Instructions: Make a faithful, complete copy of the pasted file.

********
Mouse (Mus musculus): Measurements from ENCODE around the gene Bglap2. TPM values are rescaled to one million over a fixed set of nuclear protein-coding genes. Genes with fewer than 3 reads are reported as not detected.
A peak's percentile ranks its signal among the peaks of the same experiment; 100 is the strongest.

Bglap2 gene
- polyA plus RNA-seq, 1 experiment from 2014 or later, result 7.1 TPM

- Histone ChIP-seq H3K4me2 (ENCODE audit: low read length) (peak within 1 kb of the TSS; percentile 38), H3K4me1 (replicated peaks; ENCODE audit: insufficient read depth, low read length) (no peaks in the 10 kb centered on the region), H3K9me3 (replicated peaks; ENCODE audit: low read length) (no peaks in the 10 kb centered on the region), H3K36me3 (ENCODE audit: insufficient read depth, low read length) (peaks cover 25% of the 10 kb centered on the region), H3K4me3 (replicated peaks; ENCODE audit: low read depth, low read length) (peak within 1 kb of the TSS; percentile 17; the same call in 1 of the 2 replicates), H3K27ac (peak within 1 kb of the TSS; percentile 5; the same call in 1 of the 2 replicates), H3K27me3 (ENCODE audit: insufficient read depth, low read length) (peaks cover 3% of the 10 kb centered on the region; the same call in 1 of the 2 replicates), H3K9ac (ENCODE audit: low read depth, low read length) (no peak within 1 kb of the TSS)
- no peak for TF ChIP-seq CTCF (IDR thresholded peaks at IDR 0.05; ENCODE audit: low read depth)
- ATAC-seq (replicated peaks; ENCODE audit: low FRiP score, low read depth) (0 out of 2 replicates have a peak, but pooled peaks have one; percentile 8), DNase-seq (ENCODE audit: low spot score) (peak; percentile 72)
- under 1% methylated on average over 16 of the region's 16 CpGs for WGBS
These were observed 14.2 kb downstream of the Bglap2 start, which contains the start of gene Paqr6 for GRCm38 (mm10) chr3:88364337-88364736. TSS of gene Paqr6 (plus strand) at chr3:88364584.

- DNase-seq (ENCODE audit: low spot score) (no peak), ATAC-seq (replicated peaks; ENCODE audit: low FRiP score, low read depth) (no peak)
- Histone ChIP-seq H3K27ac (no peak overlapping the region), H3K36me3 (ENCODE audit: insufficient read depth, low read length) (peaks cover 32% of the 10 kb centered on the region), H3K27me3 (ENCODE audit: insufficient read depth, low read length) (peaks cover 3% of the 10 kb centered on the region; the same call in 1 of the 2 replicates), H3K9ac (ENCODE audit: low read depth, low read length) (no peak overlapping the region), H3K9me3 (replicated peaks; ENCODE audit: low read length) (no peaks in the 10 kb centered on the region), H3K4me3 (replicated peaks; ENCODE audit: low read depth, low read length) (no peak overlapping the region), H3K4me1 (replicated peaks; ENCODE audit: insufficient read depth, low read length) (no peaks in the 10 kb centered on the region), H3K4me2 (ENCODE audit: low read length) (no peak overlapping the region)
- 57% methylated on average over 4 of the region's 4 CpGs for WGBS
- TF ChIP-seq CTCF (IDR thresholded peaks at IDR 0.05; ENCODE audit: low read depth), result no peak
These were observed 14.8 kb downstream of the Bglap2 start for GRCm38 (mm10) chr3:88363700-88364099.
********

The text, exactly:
Mouse (Mus musculus): Measurements from ENCODE around the gene Bglap2. TPM values are rescaled to one million over a fixed set of nuclear protein-coding genes. Genes with fewer than 3 reads are reported as not detected.
A peak's percentile ranks its signal among the peaks of the same experiment; 100 is the strongest.

Bglap2 gene
- polyA plus RNA-seq, 1 experiment from 2014 or later, result 7.1 TPM

- Histone ChIP-seq H3K4me2 (ENCODE audit: low read length) (peak within 1 kb of the TSS; percentile 38), H3K4me1 (replicated peaks; ENCODE audit: insufficient read depth, low read length) (no peaks in the 10 kb centered on the region), H3K9me3 (replicated peaks; ENCODE audit: low read length) (no peaks in the 10 kb centered on the region), H3K36me3 (ENCODE audit: insufficient read depth, low read length) (peaks cover 25% of the 10 kb centered on the region), H3K4me3 (replicated peaks; ENCODE audit: low read depth, low read length) (peak within 1 kb of the TSS; percentile 17; the same call in 1 of the 2 replicates), H3K27ac (peak within 1 kb of the TSS; percentile 5; the same call in 1 of the 2 replicates), H3K27me3 (ENCODE audit: insufficient read depth, low read length) (peaks cover 3% of the 10 kb centered on the region; the same call in 1 of the 2 replicates), H3K9ac (ENCODE audit: low read depth, low read length) (no peak within 1 kb of the TSS)
- no peak for TF ChIP-seq CTCF (IDR thresholded peaks at IDR 0.05; ENCODE audit: low read depth)
- ATAC-seq (replicated peaks; ENCODE audit: low FRiP score, low read depth) (0 out of 2 replicates have a peak, but pooled peaks have one; percentile 8), DNase-seq (ENCODE audit: low spot score) (peak; percentile 72)
- under 1% methylated on average over 16 of the region's 16 CpGs for WGBS
These were observed 14.2 kb downstream of the Bglap2 start, which contains the start of gene Paqr6 for GRCm38 (mm10) chr3:88364337-88364736. TSS of gene Paqr6 (plus strand) at chr3:88364584.

- DNase-seq (ENCODE audit: low spot score) (no peak), ATAC-seq (replicated peaks; ENCODE audit: low FRiP score, low read depth) (no peak)
- Histone ChIP-seq H3K27ac (no peak overlapping the region), H3K36me3 (ENCODE audit: insufficient read depth, low read length) (peaks cover 32% of the 10 kb centered on the region), H3K27me3 (ENCODE audit: insufficient read depth, low read length) (peaks cover 3% of the 10 kb centered on the region; the same call in 1 of the 2 replicates), H3K9ac (ENCODE audit: low read depth, low read length) (no peak overlapping the region), H3K9me3 (replicated peaks; ENCODE audit: low read length) (no peaks in the 10 kb centered on the region), H3K4me3 (replicated peaks; ENCODE audit: low read depth, low read length) (no peak overlapping the region), H3K4me1 (replicated peaks; ENCODE audit: insufficient read depth, low read length) (no peaks in the 10 kb centered on the region), H3K4me2 (ENCODE audit: low read length) (no peak overlapping the region)
- 57% methylated on average over 4 of the region's 4 CpGs for WGBS
- TF ChIP-seq CTCF (IDR thresholded peaks at IDR 0.05; ENCODE audit: low read depth), result no peak
These were observed 14.8 kb downstream of the Bglap2 start for GRCm38 (mm10) chr3:88363700-88364099.